This is an important time to start dialing in your firm’s compliance program and get off on the right foot as the Chief Compliance Officer for your firm. The key items you need to address at this stage are:
- Establishing your business entity with your state.
- Meeting the minimum licensing requirement. (You will need to either pass the Series 65 exam or become a certified CFP® Professional.)
- Ensuring you are confident in the name you have chosen for your firm.
- Understanding the process for completing your initial registration and the documents you will need to complete.
- Filing your initial registration.
At this stage, XYPN’s Compliance Team will work with you to ensure you’ve completed all necessary tasks prior to registering your firm. They will walk you through the Initial Registration Compliance Process (members-only resource) and guide you through the regulatory guidelines you’ll need to be aware of.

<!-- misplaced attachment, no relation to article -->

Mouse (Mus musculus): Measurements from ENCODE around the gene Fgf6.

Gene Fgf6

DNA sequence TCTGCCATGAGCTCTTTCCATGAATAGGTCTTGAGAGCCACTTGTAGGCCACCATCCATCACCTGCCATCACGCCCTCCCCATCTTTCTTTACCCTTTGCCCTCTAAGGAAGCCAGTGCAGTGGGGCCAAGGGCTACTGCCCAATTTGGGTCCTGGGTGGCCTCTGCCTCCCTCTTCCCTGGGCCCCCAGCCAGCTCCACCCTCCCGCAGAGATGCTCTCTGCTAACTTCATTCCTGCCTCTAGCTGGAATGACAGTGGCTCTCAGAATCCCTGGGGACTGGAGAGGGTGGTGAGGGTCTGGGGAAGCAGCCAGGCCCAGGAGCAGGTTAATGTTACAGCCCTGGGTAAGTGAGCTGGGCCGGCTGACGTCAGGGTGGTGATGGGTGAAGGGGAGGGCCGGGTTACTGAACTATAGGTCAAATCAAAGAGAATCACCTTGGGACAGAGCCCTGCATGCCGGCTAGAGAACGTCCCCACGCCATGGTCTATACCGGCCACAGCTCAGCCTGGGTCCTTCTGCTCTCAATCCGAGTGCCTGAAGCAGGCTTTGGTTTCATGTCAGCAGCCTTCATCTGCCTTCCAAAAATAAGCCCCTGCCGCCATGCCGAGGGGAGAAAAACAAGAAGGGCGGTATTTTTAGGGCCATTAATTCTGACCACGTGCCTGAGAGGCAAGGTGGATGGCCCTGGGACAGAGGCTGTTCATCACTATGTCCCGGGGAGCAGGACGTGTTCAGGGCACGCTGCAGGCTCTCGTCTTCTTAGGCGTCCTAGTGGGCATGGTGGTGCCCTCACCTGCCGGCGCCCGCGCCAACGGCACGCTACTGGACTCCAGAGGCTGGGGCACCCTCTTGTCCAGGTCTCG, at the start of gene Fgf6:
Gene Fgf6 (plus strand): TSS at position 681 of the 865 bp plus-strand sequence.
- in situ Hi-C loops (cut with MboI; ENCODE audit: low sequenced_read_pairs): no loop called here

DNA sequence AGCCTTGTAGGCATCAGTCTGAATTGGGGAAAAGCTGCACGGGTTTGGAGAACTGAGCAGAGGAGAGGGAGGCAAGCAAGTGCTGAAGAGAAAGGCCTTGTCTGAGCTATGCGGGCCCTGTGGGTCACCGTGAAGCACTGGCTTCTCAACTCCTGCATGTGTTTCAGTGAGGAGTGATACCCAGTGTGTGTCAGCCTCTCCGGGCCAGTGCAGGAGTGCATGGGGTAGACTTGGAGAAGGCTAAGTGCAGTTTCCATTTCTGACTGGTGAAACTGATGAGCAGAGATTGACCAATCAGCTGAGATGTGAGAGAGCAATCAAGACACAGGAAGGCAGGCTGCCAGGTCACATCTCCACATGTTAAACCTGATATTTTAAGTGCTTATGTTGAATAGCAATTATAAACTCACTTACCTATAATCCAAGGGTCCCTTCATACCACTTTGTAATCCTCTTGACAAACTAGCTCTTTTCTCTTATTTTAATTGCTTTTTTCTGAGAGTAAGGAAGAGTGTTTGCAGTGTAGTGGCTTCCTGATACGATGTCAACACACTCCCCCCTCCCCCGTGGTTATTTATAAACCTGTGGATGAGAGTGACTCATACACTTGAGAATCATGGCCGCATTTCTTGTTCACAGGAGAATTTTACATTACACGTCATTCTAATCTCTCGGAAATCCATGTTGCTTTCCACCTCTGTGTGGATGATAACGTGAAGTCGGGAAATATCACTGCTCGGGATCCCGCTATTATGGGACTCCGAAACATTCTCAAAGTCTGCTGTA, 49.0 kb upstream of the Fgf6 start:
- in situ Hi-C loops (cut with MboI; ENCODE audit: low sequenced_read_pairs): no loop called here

If you’d like to read more on this topic, we recommend this blog post from Michael Kitces: When Do You Actually Have To Register As A Financial Advisor?
This is also a good time to review XYPN’s Compliance Guides and Templates (members-only).
Phase 2: Pre-Launch
Once you’ve filed your initial firm registration, it’s time to start planning the launch of your firm!
Marketing: Create Launch Marketing Plan
At this point you’ll want to create an initial marketing plan for your firm. As we mentioned previously, it’s critical to first establish your target market so you can intentionally design your marketing plan to resonate with your idea clients. We recommend you do this by creating an initial target client profile. This profile will include:
- Demographic information including age, career, location, marital/family status, gender, education, ethnic background, etc.